The Mexican government hosted its first electricity auction in the wake of controversial energy reforms. Securing a long-term supply of clean energy, a total of seven wind and solar organisations won electricity contracts and clean energy certificates (CELs) and are set to produce 1,720MW of power. The outcome of the auction is expected to assist the government in meeting its goal of acquiring 35% of its energy from clean sources by 2024, according to numerous reports.
The successful bidders included key international players such as Enel Green Power (EGP), SunPower, Recurrent Energy, Alten Renewable Energy and Gestamp Wind.
The auction marks the country’s first ever private auction after Mexico’s state-owned energy sector was opened up to private-sector participation in a bid to encourage competition within the market. The reform also put an end to the monopoly of state utility CFE by allowing outside bidders to access the market.
Argus reports that the CFE awarded 84.66% of the 6.3 million CELs and 6.3 million MWh of energy that was auctioned. The seven successful bidders won 15-year electricity contracts and 20-year contracts for CELs, starting in 2018.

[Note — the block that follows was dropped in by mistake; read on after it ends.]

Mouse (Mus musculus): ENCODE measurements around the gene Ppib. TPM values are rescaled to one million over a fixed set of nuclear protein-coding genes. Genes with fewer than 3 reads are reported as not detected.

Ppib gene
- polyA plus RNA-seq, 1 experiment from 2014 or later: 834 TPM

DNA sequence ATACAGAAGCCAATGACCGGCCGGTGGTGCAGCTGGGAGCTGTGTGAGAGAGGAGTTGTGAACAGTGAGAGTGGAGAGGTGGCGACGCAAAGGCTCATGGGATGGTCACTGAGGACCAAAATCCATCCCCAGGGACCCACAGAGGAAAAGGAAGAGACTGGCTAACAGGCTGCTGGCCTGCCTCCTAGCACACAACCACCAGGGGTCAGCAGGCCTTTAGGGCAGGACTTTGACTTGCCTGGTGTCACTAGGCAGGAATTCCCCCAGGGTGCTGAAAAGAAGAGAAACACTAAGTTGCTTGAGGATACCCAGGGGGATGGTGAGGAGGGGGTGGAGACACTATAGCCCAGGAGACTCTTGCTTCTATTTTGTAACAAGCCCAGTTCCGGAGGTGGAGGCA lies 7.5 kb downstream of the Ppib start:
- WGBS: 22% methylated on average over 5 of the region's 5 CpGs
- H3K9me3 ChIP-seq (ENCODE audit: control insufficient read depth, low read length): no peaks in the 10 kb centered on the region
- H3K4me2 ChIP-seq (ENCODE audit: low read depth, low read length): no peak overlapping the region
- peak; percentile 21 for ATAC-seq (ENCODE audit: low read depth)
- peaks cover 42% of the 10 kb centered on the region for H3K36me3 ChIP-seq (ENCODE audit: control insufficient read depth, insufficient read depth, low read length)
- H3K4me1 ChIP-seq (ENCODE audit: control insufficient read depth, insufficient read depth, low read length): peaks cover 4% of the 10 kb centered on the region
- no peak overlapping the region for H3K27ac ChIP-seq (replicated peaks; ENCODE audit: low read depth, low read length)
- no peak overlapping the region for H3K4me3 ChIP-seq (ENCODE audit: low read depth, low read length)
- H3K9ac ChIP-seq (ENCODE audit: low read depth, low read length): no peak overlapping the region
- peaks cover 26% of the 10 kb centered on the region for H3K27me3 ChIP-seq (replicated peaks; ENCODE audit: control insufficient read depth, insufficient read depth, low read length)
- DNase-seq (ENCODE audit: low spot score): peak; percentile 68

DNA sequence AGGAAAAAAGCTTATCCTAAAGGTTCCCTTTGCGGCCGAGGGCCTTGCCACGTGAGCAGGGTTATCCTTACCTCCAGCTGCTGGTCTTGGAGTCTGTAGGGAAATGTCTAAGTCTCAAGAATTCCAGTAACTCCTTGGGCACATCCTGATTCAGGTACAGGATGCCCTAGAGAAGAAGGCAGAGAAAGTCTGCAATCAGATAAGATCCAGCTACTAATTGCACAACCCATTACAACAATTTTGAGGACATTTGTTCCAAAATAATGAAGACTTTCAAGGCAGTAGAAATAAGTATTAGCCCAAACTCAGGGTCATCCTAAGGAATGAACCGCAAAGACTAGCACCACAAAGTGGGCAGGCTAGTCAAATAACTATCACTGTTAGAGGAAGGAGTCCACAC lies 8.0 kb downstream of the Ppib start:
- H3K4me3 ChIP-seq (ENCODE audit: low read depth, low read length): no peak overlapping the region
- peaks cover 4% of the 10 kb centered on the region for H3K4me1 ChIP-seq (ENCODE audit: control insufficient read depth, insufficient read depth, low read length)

The turnout was much higher than the Mexican government had anticipated: in total, 227 bids were made by 69 participants. The highest bid was made by UK-funded energy generation development platform Zuma Energía at 1.2 billion pesos (US$69/MWh). The 11 successful bundles of wind and solar projects and certificates were sold at an average price of US$41.80/MWh, with prices for solar specifically averaging at US$40.50/MWh.
The biggest winner was EGP who came away with 1GW of contracts. The Italian multinational renewable energy corporation has designs to spend US$1 billion in the construction of three solar plants.
The auction was an important step in the newly-liberated Mexican energy market. The country has forecasted as much as US$62.5 billion in private investment in the sector by 2018.